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 Jimmy Carter says US is an oligarchy for sale to highest bidder

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TEOTWAWKI

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PostSubject: Jimmy Carter says US is an oligarchy for sale to highest bidder   Sat Aug 01, 2015 2:07 am

https://firstlook.org/theintercept/2015/07/30/jimmy-carter-u-s-oligarchy-unlimited-political-bribery/

   HARTMANN: Our Supreme Court has now said, “unlimited money in politics.” It seems like a violation of principles of democracy. … Your thoughts on that?

   CARTER: It violates the essence of what made America a great country in its political system. Now it’s just an oligarchy, with unlimited political bribery being the essence of getting the nominations for president or to elect the president. And the same thing applies to governors and U.S. senators and congress members. So now we’ve just seen a complete subversion of our political system as a payoff to major contributors, who want and expect and sometimes get favors for themselves after the election’s over. … The incumbents, Democrats and Republicans, look upon this unlimited money as a great benefit to themselves. Somebody’s who’s already in Congress has a lot more to sell to an avid contributor than somebody who’s just a challenger.

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PostSubject: Re: Jimmy Carter says US is an oligarchy for sale to highest bidder   Sat Aug 01, 2015 12:55 pm



Copied from this HuffPo article

Quote :
As an oligarchy of campaign contributors has begun to dominate political fundraising, opposition is mounting, with activists calling for campaign finance reform and a rejection of super PAC politics. In Iowa, a coalition of Republicans and Democrats called Iowa Pays the Price are spotlighting the influx of big money into their state to bring attention to the issue. A group called the New Hampshire Rebellion is calling attention to the trend in the nation’s first presidential primary state.

Former President Jimmy Carter this week took note of what was happening to the nation’s politics as candidates race for larger and larger checks from billionaires and millionaires.

"It violates the essence of what made America a great country in its political system," Carter said in a radio interview July 28. "Now it’s just an oligarchy, with unlimited political bribery being the essence of getting the nominations for president or to elect the president."

Numerous candidates have obliterated the requirement that their super PACs operate independently, by directly coordinating with the groups and raising money for them. Republican Jeb Bush personally raised $103 million for his super PAC during a six-month period when he declared that he was not officially running for president.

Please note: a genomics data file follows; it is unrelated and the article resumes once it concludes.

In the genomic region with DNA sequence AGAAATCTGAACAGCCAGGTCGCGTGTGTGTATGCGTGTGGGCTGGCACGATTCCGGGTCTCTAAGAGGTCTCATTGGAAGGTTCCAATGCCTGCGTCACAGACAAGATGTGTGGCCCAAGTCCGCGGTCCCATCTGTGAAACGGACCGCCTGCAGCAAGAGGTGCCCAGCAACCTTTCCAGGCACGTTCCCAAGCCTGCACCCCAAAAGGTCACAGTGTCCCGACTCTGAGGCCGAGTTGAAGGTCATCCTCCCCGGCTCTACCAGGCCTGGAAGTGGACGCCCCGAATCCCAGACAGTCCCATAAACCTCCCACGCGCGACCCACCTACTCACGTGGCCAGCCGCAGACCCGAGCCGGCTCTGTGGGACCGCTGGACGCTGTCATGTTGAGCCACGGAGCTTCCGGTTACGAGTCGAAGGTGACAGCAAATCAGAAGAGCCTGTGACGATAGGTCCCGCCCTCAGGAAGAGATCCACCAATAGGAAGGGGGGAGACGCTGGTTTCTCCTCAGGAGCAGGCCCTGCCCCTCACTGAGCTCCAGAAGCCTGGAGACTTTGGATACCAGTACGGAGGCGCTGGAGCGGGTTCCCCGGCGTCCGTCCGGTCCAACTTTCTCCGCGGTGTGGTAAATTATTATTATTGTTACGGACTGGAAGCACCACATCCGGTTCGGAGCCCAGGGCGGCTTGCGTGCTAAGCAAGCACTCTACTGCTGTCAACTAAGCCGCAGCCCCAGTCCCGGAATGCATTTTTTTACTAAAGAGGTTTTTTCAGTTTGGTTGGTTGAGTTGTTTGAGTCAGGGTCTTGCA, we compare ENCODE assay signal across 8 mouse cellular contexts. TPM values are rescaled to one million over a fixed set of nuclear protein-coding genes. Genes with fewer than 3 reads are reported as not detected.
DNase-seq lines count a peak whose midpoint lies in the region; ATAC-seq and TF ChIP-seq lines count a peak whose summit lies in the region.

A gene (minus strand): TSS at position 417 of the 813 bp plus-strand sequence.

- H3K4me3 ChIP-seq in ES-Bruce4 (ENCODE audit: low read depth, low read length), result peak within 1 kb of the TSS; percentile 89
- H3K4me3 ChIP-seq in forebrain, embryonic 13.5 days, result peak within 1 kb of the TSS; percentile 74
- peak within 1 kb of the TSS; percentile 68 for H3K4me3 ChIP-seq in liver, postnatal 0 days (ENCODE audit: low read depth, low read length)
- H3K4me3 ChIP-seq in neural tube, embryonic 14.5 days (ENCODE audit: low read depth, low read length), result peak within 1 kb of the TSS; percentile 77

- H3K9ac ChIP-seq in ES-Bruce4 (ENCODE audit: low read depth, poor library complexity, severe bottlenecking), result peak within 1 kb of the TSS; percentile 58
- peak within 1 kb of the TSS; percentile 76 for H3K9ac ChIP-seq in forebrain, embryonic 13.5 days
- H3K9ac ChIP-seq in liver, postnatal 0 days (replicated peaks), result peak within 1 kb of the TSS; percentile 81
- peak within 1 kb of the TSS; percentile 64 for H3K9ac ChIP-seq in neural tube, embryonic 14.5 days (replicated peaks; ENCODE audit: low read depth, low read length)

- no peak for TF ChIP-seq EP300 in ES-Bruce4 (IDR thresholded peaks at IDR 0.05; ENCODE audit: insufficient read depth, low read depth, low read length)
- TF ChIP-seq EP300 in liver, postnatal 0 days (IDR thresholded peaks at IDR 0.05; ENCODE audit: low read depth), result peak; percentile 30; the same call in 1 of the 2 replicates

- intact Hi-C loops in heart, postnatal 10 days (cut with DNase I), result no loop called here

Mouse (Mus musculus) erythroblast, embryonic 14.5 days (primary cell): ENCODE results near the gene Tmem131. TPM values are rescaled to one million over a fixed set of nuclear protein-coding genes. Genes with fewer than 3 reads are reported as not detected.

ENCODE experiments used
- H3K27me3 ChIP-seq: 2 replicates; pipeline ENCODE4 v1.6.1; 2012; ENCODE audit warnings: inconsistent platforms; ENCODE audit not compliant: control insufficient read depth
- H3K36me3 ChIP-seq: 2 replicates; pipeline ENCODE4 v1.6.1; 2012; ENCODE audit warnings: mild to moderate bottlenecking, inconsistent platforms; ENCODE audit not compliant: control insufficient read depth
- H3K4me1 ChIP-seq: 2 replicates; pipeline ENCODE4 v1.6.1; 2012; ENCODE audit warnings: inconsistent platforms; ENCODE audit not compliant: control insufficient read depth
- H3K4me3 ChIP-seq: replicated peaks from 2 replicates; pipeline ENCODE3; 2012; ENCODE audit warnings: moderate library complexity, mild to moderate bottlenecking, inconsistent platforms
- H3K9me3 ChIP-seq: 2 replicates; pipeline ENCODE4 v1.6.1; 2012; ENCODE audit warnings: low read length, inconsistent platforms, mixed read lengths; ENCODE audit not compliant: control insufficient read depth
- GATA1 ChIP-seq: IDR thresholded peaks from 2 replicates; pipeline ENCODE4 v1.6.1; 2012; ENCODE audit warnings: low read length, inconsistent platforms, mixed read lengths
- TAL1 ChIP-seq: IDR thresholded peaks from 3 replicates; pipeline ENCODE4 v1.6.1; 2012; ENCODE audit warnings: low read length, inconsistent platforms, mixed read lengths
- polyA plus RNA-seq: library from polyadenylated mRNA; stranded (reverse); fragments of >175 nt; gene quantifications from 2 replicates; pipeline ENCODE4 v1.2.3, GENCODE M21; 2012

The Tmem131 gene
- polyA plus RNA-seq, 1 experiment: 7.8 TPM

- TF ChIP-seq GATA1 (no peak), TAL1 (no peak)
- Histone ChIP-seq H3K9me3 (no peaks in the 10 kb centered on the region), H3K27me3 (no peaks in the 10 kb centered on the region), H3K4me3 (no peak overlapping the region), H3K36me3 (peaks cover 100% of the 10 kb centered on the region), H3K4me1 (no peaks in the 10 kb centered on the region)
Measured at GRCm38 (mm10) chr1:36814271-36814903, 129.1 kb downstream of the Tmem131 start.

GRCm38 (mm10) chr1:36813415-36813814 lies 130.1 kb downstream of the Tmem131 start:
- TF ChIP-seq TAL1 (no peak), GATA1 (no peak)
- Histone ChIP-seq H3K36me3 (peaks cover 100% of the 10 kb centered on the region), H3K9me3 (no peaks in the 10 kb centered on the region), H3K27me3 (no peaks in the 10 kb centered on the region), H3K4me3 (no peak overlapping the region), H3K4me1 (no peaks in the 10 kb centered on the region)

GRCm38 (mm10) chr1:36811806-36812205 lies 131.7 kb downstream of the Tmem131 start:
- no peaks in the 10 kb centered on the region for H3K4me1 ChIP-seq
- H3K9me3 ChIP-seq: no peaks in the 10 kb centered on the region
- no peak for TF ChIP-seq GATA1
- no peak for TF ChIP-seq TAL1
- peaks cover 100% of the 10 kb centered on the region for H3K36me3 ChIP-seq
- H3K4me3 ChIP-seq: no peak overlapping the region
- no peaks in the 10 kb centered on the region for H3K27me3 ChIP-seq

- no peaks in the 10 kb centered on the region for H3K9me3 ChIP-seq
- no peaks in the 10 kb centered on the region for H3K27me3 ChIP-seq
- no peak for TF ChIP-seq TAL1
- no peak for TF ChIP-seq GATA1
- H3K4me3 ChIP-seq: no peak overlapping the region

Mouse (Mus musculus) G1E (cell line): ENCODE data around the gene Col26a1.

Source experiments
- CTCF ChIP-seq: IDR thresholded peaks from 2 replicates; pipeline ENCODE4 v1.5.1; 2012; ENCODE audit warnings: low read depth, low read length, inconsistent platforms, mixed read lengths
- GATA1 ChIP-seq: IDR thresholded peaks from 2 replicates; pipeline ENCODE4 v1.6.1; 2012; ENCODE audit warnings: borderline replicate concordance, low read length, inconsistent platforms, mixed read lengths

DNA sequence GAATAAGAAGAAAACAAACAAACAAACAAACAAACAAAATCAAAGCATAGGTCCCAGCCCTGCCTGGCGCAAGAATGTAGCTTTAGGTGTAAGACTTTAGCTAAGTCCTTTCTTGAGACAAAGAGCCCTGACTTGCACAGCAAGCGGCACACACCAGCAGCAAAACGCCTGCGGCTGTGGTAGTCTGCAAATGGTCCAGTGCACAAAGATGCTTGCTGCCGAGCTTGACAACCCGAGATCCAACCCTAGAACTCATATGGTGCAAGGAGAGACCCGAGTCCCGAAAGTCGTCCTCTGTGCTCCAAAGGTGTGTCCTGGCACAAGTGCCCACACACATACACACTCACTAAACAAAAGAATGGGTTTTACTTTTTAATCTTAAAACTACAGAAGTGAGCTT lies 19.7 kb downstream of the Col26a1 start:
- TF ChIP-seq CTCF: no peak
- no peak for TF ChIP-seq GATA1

Bush raised a combined $114 million, including his official campaign and his super PAC. Of that, 63 percent came from donors giving $100,000 or more. Twenty-four of Bush’s super PAC donors gave $1 million or more.

Much of Bush’s money came from a vast pool of large donors. Unlike the rest of the Republican field, Bush’s Right to Rise super PAC collected $100,000-plus donations from about 300 individual donors. His donor list includes more than 1,000 people, corporations or political committees that gave at least $10,000.

Texas Sen. Ted Cruz (R) racked up 71 percent of his super PAC and campaign fundraising from big donors, almost all of it from three million-dollar contributors: $15 million from the fracking Wilks family, $11 million from New York hedge fund executive Robert Mercer, and $10 million from Texas private equity investor Toby Negeubauer.

Florida Sen. Marco Rubio's (R) campaign and super PAC raised 60 percent of their combined total from six-figure donors, most from million-dollar contributors. He raised $5 million from his longtime personal funder, luxury car dealer Norman Braman, $3 million from Oracle CEO Larry Ellison, $2.5 million from a thoroughbred horse stable owned by Benjamin Leon and $2 million from the Israeli-American wife of the Marvel Entertainment CEO, Laura Perlmutter.

Wisconsin Gov. Scott Walker (R) hasn't reported any fundraising for his official campaign. But two unlimited money groups working for him had raised $26 million. Those groups raised 77 percent of their money from donors giving more than six figures. Like other candidates, Walker's groups were predominantly funded by a few million-dollar checks, including $5 million from Wisconsin roofing billionaire Diane Hendricks, $5 million from Chicago Cubs owners Marlene and Joe Ricketts, $2.5 million from Richard and Elizabeth Uihlein, and $1 million from Access Industries, a company run by billionaire Len Blavatnik.

New Day for America, a group that has since converted into a super PAC, supports Ohio Gov. John Kasich (R) and raised more than $11 million, with 86 percent from those giving more than $100,000. Four gave $1 million.

The same can be said for nearly every candidate on down the line: Six-figure donors fueled 85 percent of New Jersey Gov. Chris Christie’s (R) super PAC fundraising; 62 percent for two groups backing Louisiana Gov. Bobby Jindal; 83 percent for former Texas Gov. Rick Perry’s (R) groups; 83 percent for Sen. Lindsey Graham’s (R-S.C.) super PAC; more than 90 percent for three groups supporting Sen. Rand Paul (R-Ky.); and 62 percent for former tech CEO Carly Fiorina’s super PAC.